27 February 2017
3 mins clock icon

Trump fiscal policy faces big test

After heavy focus on the Federal Reserve in recent weeks, markets are likely to turn their attention to US fiscal policy in the coming one.


By Emirates NBD Research


After heavy focus on the Federal Reserve in recent weeks, markets are likely to turn their attention to US fiscal policy in the coming one. The president Donald Trump will speak to a joint session of Congress on Tuesday with expectations that he will provide more details about his "phenomenal" plan to reform the US tax system, promised to be announced by early March.

Last week treasury secretary Steve Mnuchin also promised "very significant" tax reform, although he said it may not be ready before August and also forecast growth to be at 3 per cent before the end of 2018, lower than the 4 per cent objective promised by Mr Trump throughout the election campaign.

Markets softened a little towards the end of last week on the back of this, and ahead of Mr Trump’s speech, as the market rally since the election was largely predicated on expectations of substantial tax reforms and a powerful fiscal stimulus.

This week’s set piece speech therefore stands to be one of the most important events of Mr Trump’s first few months in the White House.

The main elements of the Republican tax plan are to reduce corporate taxes, cut and simplify household income taxes, offer a tax holiday on repatriated earnings, abolish deductions for debt servicing, allow expensing of capex, and to introduce a border adjustment tax (or BAT).

The BAT is one of the more controversial parts of the plan, and it is by no means certain that it will feature in Mr Trump’s speech, given that Mr Mnuchin recently said that the Treasury is still looking at the pros and cons of introducing one. If enacted, it could have big effects not just on major US corporations but also on financial markets, on consumers and even having significant impact overseas including here in the GCC by way of its possible impact on oil markets.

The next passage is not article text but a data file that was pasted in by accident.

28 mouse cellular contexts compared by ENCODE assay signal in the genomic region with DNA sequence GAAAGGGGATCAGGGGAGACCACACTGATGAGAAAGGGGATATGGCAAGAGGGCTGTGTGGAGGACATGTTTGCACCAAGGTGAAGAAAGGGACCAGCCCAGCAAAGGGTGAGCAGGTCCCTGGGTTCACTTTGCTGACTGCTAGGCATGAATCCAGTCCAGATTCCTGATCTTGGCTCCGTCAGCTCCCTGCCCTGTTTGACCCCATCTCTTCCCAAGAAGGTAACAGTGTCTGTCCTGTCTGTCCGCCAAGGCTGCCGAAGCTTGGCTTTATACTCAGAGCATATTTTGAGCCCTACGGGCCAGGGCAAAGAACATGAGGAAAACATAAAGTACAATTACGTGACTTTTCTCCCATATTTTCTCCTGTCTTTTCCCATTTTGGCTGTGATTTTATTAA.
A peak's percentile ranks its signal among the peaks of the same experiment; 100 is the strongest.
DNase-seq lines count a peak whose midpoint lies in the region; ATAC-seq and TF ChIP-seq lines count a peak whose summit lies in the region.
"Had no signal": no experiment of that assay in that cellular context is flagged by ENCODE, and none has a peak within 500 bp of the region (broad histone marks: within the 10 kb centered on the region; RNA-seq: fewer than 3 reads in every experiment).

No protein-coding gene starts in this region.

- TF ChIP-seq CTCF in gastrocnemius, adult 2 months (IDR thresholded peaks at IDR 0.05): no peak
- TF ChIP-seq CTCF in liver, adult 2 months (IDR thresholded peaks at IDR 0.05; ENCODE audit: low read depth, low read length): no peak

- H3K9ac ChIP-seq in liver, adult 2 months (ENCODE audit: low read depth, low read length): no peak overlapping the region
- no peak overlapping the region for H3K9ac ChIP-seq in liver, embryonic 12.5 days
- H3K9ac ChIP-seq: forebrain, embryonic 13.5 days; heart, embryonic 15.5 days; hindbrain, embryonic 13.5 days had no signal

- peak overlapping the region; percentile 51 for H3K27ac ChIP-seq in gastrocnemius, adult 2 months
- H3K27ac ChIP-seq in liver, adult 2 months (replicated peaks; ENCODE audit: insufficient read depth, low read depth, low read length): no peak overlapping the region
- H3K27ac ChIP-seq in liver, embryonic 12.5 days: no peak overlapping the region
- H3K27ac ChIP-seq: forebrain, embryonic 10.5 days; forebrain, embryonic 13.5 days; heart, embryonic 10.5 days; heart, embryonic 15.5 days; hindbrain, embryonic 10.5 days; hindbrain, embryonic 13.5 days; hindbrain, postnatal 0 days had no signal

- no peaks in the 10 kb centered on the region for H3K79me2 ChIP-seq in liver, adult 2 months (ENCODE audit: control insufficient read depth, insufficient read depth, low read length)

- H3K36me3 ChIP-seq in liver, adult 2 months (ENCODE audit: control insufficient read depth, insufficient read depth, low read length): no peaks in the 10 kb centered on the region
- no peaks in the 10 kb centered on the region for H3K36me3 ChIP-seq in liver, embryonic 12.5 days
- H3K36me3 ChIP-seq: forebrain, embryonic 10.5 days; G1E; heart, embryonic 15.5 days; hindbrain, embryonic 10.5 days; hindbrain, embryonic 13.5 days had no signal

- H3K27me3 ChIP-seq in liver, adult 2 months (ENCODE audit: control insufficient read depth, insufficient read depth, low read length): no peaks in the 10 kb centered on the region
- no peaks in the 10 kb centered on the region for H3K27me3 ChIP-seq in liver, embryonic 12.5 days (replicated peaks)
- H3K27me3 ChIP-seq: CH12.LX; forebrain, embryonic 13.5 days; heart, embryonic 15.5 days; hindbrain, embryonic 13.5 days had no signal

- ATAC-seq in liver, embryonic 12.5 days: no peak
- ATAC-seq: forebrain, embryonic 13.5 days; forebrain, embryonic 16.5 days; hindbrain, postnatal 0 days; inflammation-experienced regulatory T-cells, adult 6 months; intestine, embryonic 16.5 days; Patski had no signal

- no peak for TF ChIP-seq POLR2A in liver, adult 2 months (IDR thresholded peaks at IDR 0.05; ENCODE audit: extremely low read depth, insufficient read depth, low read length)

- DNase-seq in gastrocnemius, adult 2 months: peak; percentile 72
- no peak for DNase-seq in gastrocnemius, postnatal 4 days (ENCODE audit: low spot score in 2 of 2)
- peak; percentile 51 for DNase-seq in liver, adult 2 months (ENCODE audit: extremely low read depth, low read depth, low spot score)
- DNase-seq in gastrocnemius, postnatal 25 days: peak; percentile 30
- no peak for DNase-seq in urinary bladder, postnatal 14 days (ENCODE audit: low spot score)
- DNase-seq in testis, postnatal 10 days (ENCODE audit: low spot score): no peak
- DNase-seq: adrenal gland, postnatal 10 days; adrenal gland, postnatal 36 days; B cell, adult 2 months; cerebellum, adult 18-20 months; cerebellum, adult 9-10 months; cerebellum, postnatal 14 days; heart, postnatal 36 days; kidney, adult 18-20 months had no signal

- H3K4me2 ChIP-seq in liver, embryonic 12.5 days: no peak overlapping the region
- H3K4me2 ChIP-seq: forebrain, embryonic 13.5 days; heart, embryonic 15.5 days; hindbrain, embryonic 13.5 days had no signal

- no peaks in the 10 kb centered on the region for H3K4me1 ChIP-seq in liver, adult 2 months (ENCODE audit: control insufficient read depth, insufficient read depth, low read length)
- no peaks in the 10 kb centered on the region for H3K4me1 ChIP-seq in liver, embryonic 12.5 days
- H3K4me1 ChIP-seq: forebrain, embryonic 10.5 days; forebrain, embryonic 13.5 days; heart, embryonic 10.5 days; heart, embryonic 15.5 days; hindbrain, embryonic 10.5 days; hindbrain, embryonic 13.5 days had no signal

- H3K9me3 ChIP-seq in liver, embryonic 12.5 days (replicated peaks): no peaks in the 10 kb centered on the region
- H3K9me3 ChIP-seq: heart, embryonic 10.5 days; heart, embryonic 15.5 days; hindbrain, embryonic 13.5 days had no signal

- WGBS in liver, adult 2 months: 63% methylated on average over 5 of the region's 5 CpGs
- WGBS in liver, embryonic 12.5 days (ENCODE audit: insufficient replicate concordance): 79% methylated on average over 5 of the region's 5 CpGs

In essence, a BAT would mean that imported goods are no longer deducted from taxable income, while exports would be allowed to be shipped abroad free from tax.

The objective of the change would be to encourage exporters and thereby create US jobs, and to punish importers, to promote a policy that Mr Trump’s team is increasingly referring to as "economic nationalism". Others might call it protectionism, and it is quite likely that such a tax would fall foul of WTO rules.

Economic theory also suggests that such a tax would also result in an almost immediate strengthening of the US dollar, with some saying this could be by as much as 25 per cent, which could ultimately undermine the benefits of such a tax.

While a dollar rise would eliminate the increased cost of imports, thereby reducing the negative inflationary impact, the positive effect on exports could also be hurt.

However, whether this dollar appreciation will occur in practice also remains a moot point given the lags that can occur between currency moves and trade flows. What is certain is that it could produce tremendous amount of uncertainty for US corporations, in particular for those companies importing from abroad such as large parts of the retail sector.

As far as the oil sector is concerned there is already a lot of anxiety in the global oil industry about such a tax’s ramifications. The plan has the potential to substantially disrupt oil pricing: oil producers in the US would be incentivised to ship output abroad tax-free, while US refiners would need to bid up the price of US crude to ensure that domestic producers were indifferent to export of domestic markets.

The short-term response from US oil industry to higher domestic prices would almost certainly be positive and reinforce the recovery already under way in US production.

Further out, however, any extension of the supply/demand imbalance could potentially have more negative consequences for oil prices, or at the very least contribute to a lot more volatility in them. For GCC countries this would potentially be an additional complication as they seek to rebalance the sources of economic growth.

Fiscal policy reform was to the financial markets the cornerstone of the Trump manifesto, but until now investors have been disappointed by the greater focus on immigration, the media, the judiciary and other issues.

The coming week could determine if the White House can get back on track and if the markets are right to keep faith with the Trump agenda.

Click here to read Tim Fox's article in The National

Written By


Emirates NBD Research Research Analyst

There was an error during your feedback!

Your feedback is valuable to us and will help us improve.

Emirates NBD Research

Related Articles

Subscribe to our newsletter and stay updated on the markets

There was an error during your newsletter subscription!

Please try again to stay updated with all the latest financial news and valuable insights.

Thank you for newsletter subscription!

To stay updated with all the latest financial news and valuable insights.